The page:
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Polarization Mode Dispersion (PMD)

Source: David R. Goff. Fiber Optic Video Transmission, 1st ed. Focal Press: Woburn, Massachusetts, 2003

and other private writings.

Technology Basics


Polarization is a property of light that causes it to be broken down into two waves that are 90 out of phase with each other. The most common place that polarization is encountered in everyday life is in polarized sunglasses. Polarized sunglasses are designed such that they only pass one polarization of light. When sunlight reflects off of a surface, it becomes polarized. Polarized sunglasses are designed such that they only pass the polarization not associated with reflections, thus most reflected light almost disappears.

When light is injected into an optical fiber it usually splits into the two different polarization planes and each polarization travels down the fiber. PMD occurs in optical fiber because light in each of the polarization planes within an optical fiber can travel at slightly different speeds, leading to a distortion of the pulse shape. Figure 1 shows how differences in velocity between two polarizations of light traveling down a fiber can lead to pulse distortion/broadening as the light on the fast axis races ahead of light on the slow axis. PMD is an important factor in high bit rate transmission systems - typically at transmission rates greater than 10 Gbit/s.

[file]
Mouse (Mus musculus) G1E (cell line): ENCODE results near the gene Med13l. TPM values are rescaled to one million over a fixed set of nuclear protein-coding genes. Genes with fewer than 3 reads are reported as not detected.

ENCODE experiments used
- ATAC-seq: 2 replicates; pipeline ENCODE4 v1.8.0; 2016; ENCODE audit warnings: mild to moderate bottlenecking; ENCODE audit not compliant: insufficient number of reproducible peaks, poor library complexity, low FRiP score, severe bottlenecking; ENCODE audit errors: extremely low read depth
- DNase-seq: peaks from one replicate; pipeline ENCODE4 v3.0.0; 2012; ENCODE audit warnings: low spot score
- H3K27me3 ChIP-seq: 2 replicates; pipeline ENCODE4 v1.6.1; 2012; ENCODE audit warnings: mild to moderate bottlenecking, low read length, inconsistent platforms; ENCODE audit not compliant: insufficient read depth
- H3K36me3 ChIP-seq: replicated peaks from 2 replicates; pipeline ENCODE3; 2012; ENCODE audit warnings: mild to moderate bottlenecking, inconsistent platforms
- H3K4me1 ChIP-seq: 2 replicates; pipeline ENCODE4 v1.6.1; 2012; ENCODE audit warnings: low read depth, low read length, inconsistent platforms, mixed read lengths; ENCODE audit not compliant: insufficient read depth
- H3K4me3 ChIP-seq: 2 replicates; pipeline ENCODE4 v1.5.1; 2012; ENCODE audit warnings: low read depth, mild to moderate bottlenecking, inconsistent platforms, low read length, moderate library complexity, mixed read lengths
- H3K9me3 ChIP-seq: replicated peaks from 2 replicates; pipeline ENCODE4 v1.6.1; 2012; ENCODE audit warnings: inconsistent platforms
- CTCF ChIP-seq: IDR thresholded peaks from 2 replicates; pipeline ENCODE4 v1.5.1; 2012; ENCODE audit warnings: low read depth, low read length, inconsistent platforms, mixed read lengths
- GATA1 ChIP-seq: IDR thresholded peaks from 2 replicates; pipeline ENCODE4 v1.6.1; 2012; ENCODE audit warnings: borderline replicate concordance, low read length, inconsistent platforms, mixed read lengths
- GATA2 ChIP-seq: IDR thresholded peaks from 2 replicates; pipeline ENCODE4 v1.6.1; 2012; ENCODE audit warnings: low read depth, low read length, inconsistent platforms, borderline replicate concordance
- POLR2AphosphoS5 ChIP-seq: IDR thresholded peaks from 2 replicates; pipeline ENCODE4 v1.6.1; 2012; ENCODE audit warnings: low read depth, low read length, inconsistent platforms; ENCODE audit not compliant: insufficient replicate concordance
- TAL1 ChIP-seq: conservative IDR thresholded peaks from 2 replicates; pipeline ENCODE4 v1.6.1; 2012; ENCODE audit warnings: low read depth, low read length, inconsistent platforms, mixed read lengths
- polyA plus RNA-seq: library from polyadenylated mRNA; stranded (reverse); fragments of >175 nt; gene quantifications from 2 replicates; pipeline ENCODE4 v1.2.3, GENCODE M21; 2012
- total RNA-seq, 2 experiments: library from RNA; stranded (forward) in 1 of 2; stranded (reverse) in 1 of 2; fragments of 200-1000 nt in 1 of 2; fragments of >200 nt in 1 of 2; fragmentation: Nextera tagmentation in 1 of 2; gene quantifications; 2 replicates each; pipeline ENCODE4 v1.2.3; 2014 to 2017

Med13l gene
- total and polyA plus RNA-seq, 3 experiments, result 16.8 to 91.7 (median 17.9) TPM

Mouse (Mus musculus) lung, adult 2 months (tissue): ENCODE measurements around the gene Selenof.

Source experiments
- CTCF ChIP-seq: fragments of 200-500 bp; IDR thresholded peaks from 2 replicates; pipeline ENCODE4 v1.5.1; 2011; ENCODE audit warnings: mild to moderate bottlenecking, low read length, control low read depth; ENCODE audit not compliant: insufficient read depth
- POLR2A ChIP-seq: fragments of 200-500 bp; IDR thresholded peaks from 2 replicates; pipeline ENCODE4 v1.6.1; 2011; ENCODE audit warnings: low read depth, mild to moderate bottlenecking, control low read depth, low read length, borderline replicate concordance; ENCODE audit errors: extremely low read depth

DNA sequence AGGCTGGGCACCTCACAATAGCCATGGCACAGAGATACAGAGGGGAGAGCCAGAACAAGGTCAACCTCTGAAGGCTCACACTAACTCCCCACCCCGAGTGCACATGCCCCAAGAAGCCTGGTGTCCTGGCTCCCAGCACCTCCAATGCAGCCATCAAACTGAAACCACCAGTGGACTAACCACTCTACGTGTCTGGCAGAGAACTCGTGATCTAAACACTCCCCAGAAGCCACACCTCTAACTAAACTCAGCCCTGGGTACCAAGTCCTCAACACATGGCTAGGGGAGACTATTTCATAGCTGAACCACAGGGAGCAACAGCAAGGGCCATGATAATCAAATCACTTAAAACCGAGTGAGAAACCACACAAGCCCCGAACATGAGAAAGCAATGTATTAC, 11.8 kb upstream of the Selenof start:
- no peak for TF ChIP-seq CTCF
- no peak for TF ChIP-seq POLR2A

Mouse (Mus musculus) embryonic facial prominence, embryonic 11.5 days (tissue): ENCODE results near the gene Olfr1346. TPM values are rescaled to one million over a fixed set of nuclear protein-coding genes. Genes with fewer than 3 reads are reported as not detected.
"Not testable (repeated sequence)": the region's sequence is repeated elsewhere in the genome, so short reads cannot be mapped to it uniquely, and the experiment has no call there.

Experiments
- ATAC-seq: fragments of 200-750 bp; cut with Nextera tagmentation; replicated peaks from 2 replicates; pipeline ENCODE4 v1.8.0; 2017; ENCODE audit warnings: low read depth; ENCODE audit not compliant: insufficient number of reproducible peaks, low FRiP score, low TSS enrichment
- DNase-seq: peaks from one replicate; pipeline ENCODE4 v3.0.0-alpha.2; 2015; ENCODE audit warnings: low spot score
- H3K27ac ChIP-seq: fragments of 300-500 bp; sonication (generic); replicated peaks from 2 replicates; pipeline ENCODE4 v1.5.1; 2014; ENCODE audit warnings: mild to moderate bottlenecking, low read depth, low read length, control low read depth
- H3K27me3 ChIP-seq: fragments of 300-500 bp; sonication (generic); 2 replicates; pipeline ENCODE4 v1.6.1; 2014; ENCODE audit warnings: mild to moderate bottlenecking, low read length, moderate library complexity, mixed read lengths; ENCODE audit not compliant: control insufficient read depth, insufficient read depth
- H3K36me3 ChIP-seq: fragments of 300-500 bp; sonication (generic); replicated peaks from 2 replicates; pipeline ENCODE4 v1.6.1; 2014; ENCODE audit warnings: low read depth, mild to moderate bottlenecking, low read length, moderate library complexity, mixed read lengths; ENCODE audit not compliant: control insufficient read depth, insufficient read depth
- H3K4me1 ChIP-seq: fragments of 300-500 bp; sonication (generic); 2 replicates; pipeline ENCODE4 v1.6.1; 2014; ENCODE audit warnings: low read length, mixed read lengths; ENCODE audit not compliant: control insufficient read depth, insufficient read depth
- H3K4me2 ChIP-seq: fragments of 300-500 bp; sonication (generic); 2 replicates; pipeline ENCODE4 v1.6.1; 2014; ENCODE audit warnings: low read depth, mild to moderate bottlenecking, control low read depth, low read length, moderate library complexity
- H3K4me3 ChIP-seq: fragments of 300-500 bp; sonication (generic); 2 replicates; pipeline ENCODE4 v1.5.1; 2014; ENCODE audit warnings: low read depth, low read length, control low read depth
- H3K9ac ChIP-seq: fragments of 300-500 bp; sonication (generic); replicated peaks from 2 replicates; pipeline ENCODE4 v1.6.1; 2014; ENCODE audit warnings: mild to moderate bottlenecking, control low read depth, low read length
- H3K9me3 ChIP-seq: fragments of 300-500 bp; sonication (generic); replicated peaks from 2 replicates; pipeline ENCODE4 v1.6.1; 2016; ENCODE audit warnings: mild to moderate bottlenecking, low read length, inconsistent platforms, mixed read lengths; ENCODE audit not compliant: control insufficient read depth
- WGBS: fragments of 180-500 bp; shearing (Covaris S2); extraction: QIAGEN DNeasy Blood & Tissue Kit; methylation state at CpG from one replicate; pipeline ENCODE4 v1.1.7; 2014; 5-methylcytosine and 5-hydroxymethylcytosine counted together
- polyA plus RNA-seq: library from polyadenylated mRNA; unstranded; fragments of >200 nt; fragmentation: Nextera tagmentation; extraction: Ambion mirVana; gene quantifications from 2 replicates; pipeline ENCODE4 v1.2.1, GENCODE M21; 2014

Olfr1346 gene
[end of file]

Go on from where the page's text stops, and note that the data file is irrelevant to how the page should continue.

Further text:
Figure 1 - Polarization Mode Dispersion (PMD)

(Click to Enlarge)


PMD was one of the biggest risk elements associated with the introduction of 10 Gb/s transport speeds and stands as one of the key barriers to the leap to 40 Gb/s. It is one of the newest and least understood aspects of optical fiber. It only became a serious issue when data rates reached OC-192 (10 Gb/s). One of the biggest challenges with PMD is the fact that it varies with time. Most other fiber distortions and nonlinearities are relatively stable over time. Various techniques exist to correct for PMD. Optical techniques (See Figure 2) usually involve applying some sort of stress to a fiber at one or more points to change the polarization. Electrical techniques (See Figure 3) also exist to correct PMD distortion after the photodetector and amplifier.

Optical PMD Compensator

Figure 2 - Optical PMD Compensator


Electrical PMD Compensator

Figure 3 - Electrical PMD Compensator

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